Every week after my psychotherapy sessions I do a write-up of the session, summarizing the work and analyzing our interaction and the therapist’s interpretations. I have the idea the therapist experiences my letters as a hostile enterprise, as if I were attacking her. She believes, I suppose, that I am attempting to provoke or or make her angry.
In a recent letter I stated that her reaction was an expression of her paranoia. I observed that perhaps I wanted to memorialize my sessions — provide her with a written report each week — so that she, in turn, would submit the letters to a third-party expert for review and analysis. That idea was simply an hypothesis.
I have evidence to support the idea that in fact I have a fantasy that one of the motives for the letters is that she will submit the letters to “experts.”
In my application for Social Security Disability Benefits in 1993 I described my paranoid fantasies. One of the enumerated fantasies was that my employer had been submitting my writings “to experts” for review and feedback.
I wrote: “(f.) My former employer has submitted a copy of my autobiography to various experts including Professors Peter Gay at Yale, Fritz Stern at Columbia, and Harold Bloom at New York University and Yale. I believe that my former employer has also consulted and submitted a copy of my autobiography to Dr. Ernst Ticho and Dr. Gerald Post, two local psychiatrists, as well as Dr. Anthony Storr, a psychiatrist in the United Kingdom. (I provided a copy of the autobiography to my current treating psychiatrist, Dr. Pitts.) I also believe that Mr. Robert Strauss, a founding partner of the firm and former U.S. Ambassador to Russia, gave a copy of my autobiography to former U.S. Secretary of State, James Baker in June 1991.”
That’s the fantasy of experts!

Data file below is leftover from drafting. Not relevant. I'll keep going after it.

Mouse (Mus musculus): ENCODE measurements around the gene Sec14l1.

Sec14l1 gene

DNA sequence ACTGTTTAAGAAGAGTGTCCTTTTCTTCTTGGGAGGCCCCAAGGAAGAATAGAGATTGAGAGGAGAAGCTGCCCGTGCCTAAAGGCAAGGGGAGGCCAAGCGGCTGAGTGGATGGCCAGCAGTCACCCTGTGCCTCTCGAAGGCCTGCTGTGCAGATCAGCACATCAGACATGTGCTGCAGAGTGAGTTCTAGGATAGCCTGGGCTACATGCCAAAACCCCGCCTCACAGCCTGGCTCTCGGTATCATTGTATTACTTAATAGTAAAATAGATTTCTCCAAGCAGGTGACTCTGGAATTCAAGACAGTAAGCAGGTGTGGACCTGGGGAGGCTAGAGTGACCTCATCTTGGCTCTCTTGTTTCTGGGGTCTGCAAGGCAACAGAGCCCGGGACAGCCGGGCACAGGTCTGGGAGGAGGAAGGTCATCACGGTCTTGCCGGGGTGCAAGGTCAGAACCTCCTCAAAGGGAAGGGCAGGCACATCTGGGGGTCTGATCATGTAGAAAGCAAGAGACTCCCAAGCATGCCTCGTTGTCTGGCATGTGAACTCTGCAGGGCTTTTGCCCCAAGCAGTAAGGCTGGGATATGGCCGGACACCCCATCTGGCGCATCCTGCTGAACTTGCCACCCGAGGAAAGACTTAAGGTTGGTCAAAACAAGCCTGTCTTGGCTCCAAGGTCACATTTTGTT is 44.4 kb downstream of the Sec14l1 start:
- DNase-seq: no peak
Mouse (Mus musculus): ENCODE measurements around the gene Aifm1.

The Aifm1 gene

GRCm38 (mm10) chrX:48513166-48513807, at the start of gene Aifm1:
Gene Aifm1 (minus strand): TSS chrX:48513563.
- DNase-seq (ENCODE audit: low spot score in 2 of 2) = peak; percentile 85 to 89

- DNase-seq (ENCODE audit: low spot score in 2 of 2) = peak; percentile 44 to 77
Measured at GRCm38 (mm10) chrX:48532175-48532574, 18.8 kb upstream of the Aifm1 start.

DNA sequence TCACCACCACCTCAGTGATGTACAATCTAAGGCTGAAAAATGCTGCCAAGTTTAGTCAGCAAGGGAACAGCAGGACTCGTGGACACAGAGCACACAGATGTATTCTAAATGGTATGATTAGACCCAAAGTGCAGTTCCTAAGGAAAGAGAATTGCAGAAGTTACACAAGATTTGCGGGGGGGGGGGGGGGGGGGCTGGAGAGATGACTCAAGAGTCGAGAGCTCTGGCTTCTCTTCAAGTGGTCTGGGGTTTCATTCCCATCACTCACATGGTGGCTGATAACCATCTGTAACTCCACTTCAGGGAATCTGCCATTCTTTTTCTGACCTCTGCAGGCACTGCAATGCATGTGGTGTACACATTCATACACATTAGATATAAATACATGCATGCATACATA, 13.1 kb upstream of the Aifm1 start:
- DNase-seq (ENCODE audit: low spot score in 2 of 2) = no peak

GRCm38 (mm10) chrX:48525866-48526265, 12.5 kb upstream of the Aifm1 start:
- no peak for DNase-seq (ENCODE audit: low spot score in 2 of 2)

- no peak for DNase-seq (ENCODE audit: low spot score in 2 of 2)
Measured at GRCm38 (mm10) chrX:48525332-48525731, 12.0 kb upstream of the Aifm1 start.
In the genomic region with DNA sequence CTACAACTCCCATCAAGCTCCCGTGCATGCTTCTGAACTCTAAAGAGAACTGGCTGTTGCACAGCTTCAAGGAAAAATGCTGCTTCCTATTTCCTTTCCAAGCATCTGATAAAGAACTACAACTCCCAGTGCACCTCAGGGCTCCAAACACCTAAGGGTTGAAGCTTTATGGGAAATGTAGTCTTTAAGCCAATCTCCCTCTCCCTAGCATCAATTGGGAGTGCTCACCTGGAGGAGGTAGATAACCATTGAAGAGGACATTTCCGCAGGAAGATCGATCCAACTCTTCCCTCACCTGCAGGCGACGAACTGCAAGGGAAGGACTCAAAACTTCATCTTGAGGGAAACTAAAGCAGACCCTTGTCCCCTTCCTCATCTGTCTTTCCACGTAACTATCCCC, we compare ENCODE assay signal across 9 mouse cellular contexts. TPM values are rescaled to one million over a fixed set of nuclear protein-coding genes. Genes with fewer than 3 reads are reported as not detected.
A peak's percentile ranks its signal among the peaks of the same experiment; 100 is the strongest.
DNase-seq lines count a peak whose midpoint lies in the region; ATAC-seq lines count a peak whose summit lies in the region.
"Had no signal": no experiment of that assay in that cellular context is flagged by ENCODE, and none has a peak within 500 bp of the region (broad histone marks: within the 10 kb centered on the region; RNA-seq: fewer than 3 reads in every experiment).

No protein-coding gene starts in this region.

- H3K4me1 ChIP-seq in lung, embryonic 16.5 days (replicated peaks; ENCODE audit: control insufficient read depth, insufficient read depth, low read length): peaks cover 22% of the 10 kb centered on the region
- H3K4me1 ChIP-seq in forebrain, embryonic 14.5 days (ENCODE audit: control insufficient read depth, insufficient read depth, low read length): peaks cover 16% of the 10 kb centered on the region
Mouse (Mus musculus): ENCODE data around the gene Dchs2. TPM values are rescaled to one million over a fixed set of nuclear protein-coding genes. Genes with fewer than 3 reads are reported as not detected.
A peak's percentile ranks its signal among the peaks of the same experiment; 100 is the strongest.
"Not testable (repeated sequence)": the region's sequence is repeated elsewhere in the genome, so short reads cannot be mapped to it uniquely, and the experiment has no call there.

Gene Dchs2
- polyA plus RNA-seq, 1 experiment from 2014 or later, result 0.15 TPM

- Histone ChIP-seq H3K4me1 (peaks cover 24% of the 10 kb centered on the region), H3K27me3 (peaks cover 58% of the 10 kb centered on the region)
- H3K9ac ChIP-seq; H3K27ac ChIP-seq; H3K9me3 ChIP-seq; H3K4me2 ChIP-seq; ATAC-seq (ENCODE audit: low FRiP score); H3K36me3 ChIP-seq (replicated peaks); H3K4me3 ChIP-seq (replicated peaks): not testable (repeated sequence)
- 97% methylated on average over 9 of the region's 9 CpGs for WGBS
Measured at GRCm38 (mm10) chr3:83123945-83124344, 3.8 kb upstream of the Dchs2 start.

I used to think my therapist was paranoid. I now see her as starkly paranoid. She sees everything I do as a reaction to her. In fact, she seems incapable of making any interpretations that do not satisfy her projective needs.
It occurs to me that the fantasy of experts may be related to the Family Romance fantasy described by Rank and Freud. Perhaps, my imagined experts represent the idealized parent who I long for as a substitute for my real parents who have disappointed me.
My therapist disappoints me, so I fantasize imagined substitutes who will gratify my wishes and needs.
The Family romance is a psychological complex identified by Sigmund Freud in 1908, whereby the young child or adolescent fantasizes that they are really the children of parents of higher social standing than their actual parents.
More broadly, the term can be used to cover the whole range of instinctual ties between siblings, and parents and children.
In an early formulation of the fantasy Freud argued for the widespread existence among neurotics of a fable in which the present-day parents were imposters, replacing a real and more aristocratic pair; but also that in repudiating the parents of today, the child is merely “turning away from the father whom he knows today to the father in whom he believed in the earliest years of his childhood”.
Later psychoanalysts have added that the child may turn to imaginary parents of a lower (= uninhibited) social standing; and have seen the essence of the romance in the splitting and doubling of the parents – a dichotomixation which hinders the effective working through of the parent complex.
It is important to note that the Family Romance is Oedipal in nature and not rooted in the dyadic mother attachment, or the “attachment dance,” as my therapist would have it. My therapist seems oblivious to Oedipal issues.